Is Uganda deployment in South Sudan more than just a citizen evacuation mission?
It started on Sunday, December 15. I woke up on Monday to the news of a ‘failed coup’ in South Sudan that now many believe never was. Next day, President Salva Kiir wore his military fatigue as if to reinforce that idea that this will be solved militarily- in a country where he has yet to bridge the political and ethnic divides. The fight that started as squabbles between members of the SPLM exposed divisions – both political and ethnic- in the worst way possible.
A week later, UN agencies put the number of dead at 500 and most of them civilians. Many graphic stories are going around about how people were hunted down in their homes and hacked and killed in some of the cruelest ways imagined, just because they belonged to a different tribe.
For many months there was consistent talk of a possible coup with Kiir dismissing an entire cabinet. This was a man in a paranoia mode. From then on nothing has been the same. Many people I know in South Sudan believe Kiir is been putting a lid on the party, the government and the army and not allowing dissenting voices or a resemblance of democracy internally. What appeared a political rift at the top of the party this this week degenerated to fight for power along ethnic lines.
Kiir is reading from the same script that many post-independence African countries leaders used. Coming from Uganda have seen enough and always civilians will bear the brunt of the rigidity of these leaders.
— KTN (@KTNKenya) December 18, 2013
As most countries started evacuation citizens, in Uganda were half hooked to South Sudan, the other half on our parliament, which has been busy making sexist laws that include banning mini-skirts and the infamous Anti-homosexuality law. Somewhere in the middle of this confusion, President Museveni sneaked us into the South Sudan turmoil, reports say at the invitation of Kiir’s government. Like many military deployments, only a few people in this country decide where and when our soldiers will be taken.
Museveni is well known for his historic support of the SPLM/A struggle – in fact top SPLM figures lived freely in Uganda as the independence struggle went on.
But this time it is not a struggle for independence; it is a struggle for good governance. And whatever interests we may be trying to protect, in the end we must give South Sudan- two year old country- its chance to shape it’s destiny.
I am a skeptic when it comes to lone interventions by any country but many reports show that Museveni may not be acting alone entering the South Sudan conflict.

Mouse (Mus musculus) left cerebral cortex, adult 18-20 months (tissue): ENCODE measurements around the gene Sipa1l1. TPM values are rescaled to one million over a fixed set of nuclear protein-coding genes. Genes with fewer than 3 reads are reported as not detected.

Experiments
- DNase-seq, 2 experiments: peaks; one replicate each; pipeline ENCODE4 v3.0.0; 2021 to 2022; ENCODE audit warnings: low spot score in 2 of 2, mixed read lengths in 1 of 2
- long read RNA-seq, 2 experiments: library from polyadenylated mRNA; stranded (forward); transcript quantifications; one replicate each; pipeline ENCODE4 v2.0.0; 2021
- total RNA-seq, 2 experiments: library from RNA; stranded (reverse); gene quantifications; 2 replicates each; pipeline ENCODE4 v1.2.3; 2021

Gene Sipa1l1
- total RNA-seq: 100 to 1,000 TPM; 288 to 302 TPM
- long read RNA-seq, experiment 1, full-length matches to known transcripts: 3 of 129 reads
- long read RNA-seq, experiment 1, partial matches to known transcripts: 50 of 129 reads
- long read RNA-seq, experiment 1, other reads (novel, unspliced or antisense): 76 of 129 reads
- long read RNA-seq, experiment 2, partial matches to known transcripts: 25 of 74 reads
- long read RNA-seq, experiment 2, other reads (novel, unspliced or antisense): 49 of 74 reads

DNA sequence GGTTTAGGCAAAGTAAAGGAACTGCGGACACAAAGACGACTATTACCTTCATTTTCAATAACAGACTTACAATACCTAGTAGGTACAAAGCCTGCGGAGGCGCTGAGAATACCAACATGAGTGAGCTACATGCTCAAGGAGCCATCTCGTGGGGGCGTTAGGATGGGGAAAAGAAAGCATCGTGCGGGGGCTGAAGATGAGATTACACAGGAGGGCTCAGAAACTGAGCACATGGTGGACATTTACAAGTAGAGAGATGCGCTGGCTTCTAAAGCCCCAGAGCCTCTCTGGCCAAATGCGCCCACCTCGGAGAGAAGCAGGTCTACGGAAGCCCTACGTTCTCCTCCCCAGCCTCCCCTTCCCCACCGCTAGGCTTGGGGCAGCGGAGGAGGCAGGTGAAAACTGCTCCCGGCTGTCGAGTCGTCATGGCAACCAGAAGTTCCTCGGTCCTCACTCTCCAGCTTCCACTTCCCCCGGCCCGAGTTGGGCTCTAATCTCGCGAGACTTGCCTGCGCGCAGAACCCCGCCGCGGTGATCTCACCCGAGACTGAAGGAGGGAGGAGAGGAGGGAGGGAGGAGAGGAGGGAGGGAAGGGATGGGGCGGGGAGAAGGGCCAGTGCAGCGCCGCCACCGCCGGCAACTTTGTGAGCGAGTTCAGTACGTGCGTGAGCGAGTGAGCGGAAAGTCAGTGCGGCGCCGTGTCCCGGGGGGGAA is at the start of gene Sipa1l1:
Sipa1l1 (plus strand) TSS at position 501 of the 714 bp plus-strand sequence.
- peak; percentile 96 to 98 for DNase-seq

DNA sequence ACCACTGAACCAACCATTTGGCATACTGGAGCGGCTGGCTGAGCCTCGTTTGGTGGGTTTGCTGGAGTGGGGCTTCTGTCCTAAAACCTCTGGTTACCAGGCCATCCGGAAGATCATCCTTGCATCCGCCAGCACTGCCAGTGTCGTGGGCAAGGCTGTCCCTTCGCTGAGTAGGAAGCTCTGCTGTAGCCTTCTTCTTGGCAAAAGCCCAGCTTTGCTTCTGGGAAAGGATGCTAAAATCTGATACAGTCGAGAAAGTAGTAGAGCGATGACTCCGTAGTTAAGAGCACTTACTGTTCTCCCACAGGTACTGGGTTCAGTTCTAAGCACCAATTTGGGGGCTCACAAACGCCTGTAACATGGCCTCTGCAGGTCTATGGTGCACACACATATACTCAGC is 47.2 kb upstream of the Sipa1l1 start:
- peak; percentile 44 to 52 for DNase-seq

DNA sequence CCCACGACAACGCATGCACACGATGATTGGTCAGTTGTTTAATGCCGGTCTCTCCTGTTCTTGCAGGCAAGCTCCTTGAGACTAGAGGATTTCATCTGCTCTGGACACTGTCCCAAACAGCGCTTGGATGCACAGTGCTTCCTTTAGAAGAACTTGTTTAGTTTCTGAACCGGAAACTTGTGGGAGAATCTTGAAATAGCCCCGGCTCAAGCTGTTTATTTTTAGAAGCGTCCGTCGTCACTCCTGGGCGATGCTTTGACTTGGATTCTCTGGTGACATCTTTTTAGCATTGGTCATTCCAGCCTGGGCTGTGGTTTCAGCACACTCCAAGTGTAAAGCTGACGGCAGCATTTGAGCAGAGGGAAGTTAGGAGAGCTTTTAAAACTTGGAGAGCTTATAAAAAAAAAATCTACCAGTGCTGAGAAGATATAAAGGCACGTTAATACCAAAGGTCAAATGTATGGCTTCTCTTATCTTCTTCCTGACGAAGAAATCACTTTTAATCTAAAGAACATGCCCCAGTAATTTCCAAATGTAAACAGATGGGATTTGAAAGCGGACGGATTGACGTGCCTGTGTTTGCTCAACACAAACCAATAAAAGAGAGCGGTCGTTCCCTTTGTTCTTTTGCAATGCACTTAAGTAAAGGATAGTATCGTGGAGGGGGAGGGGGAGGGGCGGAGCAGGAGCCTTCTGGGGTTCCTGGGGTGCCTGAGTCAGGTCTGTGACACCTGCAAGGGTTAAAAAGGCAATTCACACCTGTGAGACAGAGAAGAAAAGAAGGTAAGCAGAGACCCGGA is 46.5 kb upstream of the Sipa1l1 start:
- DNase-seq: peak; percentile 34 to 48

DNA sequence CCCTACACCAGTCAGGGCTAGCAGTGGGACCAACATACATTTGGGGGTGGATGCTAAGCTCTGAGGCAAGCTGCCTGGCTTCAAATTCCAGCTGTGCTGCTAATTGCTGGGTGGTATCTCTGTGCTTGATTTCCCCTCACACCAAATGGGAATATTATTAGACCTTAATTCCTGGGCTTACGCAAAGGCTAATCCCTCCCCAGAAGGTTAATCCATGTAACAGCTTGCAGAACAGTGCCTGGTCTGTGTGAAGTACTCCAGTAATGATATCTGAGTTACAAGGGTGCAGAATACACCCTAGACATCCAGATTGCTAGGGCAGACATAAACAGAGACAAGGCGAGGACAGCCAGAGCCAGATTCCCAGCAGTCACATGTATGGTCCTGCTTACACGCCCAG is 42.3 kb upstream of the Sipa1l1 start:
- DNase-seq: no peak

“Our mission is to evacuate injured and stranded Ugandans. It is a bilateral arrangement with the government of South Sudan”, Paddy Ankunda, spokesman of the Uganda People’s Defense Forces (UPDF) told Sudan Tribune on Friday.
Later there were reports Uganda has secured Juba airport. Today reports say Ugandan troops have been sighted in Bor- Jonglei. One tweet – unconfirmed- suggested a Ugandan military plane had been brought down.
— Sudan Tribune (@SudanTribune_EN) December 21, 2013
In a tweet, the Chief of Defense Forces in Uganda Gen. Katumba Wamala refuted the claims of Uganda troops presence beyond Juba, insisting theirs was an a simple evacuation mission.
@RosebellK You are got it wrong only in Juba. Other countries have sent their for forces to facilitate their nationals to leave, why no Ug?
— General wamala (@Gen_wamala) December 21, 2013
Another tweet quoting the South Sudan military spokesperson refuted the reports but as we know the first casualty of war is truth so we wait to see.
Army spokesperson Ankunda said Ugandan soldiers will remain in South Sudan for “as long as the South Sudan government is still there for us (the UPDF)”.
Gen. Wamala was vague about when Ugandan troops will finish this evacuation and come back.
— Magelah Peter G. (@pmagelah) December 21, 2013
The vagueness regarding the mission has increased rumours that UPDF is there support Kiir. And if indeed Museveni takes us to Juba and beyond to save Salva Kiir- who has had chances to negotiate with rivals but chose not- I am afraid may affect what kind of settlement will be reached.
Gen. Wamala sort of wrapped this mission around humanitarian grounds – that peace in South Sudan means peace in Uganda -but we have a UN mission in South Sudan whose mandate should must be to protect civilians.
The IGAD delegation led by Ethiopia ,of which Uganda is part, are already in talks with Kiir and Dr. Reik Machar to come to the negotiations. And I wonder how this deployment – if it is has gone beyond citizen evacuation, will be viewed by the other parties – rebels. Meanwhile reports of the violence and the devastation are still coming in.
People seeking refugee in UN bases are being surrounded by militia and some peacekeepers have also been killed. The last thing South Sudan needs is more military action from a neighboring country.
A good friend from South Sudan wrote to me:
“It is such a shame as innocent (Ugandan) soldiers will die fighting for a cause they don’t even know…what is happening now in south Sudan is a fight between dictatorship and democracy…we know who will win in the end.”
Some tweets from Ugandans on South Sudan deployment:
— Magelah Peter G. (@pmagelah) December 21, 2013
— George Bankole (@Snottyganda) December 21, 2013